Across Continents

Ken's Blog

First world visas

July 28th, 2010

It’d seemed prudent to look a little ahead, check the entry requirements for the Antipodean nations, and North America. First World. Didn’t think they’d be any issues. And, ordinarily, there wouldn’t be. And, with a bit of planning, there shouldn’t be. But it does reaffirm the need not to assume. And make sure you understand the often subtle distinction between having a visa, or a waiver in most cases, and actually satisfying the Immigration Officer on arrival that you’re not an economic migrant with aspirations to over-stay.

New Zealand’s fine, no visa required, just need to make sure I arrive with tickets for onward travel, and have evidence to show I am able to support myself whilst there. Similar story for Australia, but my online application for a six month visa faltered a bit when required to list countries I’d visited, and there’s a limit of ten. So – if you’re counting – got stuck at the Azerbaijan border.

I thought Canada a bit like New Zealand, with the addition of needing to show ties with the UK. Better find my driving licence. And have to show I’ll leave at the end of my visit. Hopeful a passport full of used visas will be convincing.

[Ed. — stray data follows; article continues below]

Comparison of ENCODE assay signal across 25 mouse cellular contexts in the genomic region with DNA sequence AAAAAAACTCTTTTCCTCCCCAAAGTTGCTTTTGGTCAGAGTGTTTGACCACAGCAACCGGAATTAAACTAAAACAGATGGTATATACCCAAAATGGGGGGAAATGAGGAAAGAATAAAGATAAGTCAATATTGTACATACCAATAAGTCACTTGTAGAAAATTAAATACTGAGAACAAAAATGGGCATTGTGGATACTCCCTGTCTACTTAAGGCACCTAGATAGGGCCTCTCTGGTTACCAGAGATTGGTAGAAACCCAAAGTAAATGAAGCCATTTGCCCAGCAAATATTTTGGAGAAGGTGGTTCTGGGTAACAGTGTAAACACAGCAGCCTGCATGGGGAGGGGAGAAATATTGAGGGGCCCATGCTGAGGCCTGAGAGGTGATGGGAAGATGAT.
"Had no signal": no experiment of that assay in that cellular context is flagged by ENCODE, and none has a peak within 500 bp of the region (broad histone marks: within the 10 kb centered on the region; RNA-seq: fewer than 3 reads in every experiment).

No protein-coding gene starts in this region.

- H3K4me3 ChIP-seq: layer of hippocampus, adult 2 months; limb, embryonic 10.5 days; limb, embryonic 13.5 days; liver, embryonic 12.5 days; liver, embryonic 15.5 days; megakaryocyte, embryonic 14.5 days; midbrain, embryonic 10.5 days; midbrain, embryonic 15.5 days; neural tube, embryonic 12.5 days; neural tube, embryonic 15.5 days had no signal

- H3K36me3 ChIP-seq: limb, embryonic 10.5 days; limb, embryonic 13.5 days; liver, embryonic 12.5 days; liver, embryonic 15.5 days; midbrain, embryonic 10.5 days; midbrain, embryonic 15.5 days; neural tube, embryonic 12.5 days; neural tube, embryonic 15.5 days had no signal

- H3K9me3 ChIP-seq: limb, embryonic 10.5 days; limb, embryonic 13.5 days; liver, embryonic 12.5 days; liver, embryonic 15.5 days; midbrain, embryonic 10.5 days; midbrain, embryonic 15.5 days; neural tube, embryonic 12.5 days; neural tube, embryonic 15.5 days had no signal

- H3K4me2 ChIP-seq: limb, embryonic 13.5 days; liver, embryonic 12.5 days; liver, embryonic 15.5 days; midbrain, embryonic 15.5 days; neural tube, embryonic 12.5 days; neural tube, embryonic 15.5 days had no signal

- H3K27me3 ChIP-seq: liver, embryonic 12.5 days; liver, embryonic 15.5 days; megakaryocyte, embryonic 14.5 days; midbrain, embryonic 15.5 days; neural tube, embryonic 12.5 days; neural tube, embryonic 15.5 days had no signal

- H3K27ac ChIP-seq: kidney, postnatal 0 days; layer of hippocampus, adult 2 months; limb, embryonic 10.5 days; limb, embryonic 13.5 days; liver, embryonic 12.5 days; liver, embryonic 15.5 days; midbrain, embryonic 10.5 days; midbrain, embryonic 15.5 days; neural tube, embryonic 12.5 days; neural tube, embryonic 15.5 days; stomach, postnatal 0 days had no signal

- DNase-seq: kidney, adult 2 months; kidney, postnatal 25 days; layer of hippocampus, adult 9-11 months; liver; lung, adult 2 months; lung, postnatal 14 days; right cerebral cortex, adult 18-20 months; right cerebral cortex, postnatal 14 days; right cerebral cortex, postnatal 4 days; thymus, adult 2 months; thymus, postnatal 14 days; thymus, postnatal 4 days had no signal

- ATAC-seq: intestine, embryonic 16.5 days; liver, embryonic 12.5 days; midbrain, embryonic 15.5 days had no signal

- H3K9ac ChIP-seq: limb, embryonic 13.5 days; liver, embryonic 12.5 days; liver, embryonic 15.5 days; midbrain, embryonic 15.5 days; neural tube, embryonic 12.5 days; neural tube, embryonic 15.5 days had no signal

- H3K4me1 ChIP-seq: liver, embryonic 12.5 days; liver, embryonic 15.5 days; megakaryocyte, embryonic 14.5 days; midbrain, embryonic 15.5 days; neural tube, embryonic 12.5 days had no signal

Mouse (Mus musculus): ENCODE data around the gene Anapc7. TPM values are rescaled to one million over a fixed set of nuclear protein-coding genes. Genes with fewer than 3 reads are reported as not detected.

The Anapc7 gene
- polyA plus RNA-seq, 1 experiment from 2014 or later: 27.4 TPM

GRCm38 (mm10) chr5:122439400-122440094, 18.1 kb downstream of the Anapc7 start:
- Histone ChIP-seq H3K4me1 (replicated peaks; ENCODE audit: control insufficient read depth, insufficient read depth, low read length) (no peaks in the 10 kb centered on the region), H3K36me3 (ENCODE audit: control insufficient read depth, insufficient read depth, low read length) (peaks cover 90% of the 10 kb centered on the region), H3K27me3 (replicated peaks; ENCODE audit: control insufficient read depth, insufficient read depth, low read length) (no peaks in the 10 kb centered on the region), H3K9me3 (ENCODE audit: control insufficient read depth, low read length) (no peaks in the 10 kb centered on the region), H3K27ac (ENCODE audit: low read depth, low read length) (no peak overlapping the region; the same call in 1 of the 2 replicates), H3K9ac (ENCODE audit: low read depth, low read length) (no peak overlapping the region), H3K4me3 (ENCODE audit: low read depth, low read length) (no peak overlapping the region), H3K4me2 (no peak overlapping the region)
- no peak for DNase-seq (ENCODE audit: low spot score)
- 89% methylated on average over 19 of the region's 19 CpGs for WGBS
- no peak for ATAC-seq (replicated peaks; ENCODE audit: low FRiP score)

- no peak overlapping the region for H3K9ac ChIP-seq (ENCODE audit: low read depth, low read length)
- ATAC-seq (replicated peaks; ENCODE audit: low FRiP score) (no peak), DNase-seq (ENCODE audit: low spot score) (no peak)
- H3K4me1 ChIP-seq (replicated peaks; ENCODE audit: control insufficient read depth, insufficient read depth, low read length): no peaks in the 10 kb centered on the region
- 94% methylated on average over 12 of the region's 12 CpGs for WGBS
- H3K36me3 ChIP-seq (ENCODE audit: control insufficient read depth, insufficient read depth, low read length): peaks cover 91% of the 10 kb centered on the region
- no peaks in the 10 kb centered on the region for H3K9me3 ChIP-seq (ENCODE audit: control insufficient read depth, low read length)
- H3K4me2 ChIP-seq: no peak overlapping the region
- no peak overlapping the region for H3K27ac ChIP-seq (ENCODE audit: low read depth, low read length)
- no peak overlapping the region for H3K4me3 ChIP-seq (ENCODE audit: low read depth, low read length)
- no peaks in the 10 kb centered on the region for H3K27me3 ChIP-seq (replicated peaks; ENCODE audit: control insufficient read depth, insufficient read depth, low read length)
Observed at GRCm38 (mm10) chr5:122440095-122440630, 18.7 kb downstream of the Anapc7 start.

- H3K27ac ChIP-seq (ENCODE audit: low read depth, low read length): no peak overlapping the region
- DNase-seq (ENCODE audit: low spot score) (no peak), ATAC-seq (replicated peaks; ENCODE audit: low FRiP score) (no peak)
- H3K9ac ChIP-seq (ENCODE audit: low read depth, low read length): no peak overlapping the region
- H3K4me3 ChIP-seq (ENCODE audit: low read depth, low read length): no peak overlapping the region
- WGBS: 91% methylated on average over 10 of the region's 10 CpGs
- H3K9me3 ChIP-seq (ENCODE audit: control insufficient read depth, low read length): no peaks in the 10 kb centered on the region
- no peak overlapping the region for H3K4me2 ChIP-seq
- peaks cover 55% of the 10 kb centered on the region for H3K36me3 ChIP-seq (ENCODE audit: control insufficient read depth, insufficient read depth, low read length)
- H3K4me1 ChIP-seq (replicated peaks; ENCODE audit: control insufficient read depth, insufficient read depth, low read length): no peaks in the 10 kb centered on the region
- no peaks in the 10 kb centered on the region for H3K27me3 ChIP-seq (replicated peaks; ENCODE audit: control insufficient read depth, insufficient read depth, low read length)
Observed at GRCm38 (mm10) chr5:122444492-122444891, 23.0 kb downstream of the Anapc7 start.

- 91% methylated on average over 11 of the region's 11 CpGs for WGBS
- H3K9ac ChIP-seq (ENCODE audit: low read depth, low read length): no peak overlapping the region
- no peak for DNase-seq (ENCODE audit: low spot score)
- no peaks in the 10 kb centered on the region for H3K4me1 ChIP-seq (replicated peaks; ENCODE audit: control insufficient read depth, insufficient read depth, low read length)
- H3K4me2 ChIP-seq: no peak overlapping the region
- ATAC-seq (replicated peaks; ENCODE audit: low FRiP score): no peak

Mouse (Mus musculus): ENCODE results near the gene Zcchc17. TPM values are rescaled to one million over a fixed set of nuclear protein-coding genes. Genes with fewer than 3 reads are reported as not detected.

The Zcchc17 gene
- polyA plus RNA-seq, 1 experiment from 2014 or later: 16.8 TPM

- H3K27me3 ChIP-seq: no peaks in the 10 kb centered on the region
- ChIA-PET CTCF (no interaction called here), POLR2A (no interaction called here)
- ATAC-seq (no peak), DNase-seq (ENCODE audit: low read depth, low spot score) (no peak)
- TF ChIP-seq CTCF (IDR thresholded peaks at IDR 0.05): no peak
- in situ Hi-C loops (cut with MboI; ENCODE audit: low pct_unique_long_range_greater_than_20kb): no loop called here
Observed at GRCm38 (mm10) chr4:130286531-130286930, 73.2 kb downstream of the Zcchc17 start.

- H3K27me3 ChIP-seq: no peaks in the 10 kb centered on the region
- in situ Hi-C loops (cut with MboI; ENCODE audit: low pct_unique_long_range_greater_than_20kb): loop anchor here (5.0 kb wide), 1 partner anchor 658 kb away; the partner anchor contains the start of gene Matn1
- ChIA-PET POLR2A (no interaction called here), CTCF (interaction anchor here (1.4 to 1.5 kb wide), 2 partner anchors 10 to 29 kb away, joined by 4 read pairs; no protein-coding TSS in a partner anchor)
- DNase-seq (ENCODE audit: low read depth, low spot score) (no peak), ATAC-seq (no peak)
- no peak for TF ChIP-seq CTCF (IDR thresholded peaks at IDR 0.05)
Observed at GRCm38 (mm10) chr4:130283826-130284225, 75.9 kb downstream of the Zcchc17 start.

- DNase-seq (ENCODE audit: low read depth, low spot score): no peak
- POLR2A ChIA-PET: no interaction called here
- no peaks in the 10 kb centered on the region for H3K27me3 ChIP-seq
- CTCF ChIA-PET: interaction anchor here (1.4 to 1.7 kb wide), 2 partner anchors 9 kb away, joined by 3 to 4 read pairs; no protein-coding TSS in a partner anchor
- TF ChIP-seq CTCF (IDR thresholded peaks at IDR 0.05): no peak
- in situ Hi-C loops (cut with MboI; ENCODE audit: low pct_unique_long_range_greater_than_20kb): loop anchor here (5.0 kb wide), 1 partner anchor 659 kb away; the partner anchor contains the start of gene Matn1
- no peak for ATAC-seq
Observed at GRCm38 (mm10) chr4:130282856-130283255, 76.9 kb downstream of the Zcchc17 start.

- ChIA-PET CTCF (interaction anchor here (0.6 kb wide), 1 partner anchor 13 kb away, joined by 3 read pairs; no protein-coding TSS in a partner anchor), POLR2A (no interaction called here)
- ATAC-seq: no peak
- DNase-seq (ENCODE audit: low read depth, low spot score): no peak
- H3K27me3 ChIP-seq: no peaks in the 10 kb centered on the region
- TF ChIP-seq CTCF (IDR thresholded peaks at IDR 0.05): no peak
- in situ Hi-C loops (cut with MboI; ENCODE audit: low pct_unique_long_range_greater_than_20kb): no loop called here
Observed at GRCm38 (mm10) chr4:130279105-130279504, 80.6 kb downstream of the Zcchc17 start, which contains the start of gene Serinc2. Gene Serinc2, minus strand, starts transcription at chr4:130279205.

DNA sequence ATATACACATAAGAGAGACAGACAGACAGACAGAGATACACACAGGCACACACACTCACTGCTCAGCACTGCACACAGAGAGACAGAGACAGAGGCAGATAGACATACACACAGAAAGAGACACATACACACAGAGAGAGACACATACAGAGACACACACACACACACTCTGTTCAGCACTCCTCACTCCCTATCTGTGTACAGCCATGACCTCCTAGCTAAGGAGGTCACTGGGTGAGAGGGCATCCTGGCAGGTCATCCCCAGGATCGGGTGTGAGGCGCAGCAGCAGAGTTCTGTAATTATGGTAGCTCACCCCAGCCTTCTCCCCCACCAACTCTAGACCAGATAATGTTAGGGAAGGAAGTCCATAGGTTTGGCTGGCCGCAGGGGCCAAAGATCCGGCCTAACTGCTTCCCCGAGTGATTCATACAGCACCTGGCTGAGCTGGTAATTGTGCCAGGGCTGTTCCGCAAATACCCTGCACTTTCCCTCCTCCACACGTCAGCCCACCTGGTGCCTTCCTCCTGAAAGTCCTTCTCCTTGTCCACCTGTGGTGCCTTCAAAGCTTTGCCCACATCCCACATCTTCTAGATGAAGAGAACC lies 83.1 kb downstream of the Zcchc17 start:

I’ve been to the US quite a few times on their Visa Waiver Programme, but that limits me to three months for all of North America, which isn’t enough, and I’d need to show a ticket for onward travel. Which I won’t have. Not until deepest South America. So proper visa required. And whilst all the rules and regulations, the application forms, are rather more extensive than those for Central Asia, shades of the UK’s own onerous requirements, they are at least very explicit about it. Which I like.

Might be making a few Consular calls in Hong Kong. Making sure I get a decent haircut first.


Small world

May 13th, 2010

Had to be them. I’d stopped for water at the top of a long climb into an unrelenting headwind. Two heavily laden motorbikes, Canadian flag stickers on the rear, had gone past. Stopped suddenly a few hundred metres down the road. Mike and Ruby, the serious tourers I’d met back in the Georgian town of Sighnakhi.

Quickly back in the saddle, I sprinted down to catch up with them. Yes. We chatted for a while. Agreed the traffic markedly better than in Georgia. But then back on the road, seventy or so kilometres to the Capital Baku. Wondered if we might bump into each other again at the port, searching for our respective ships across the Caspian. Small world.

Terms & Conditions of Use | Copyright © 2009-2023 Ken Roberts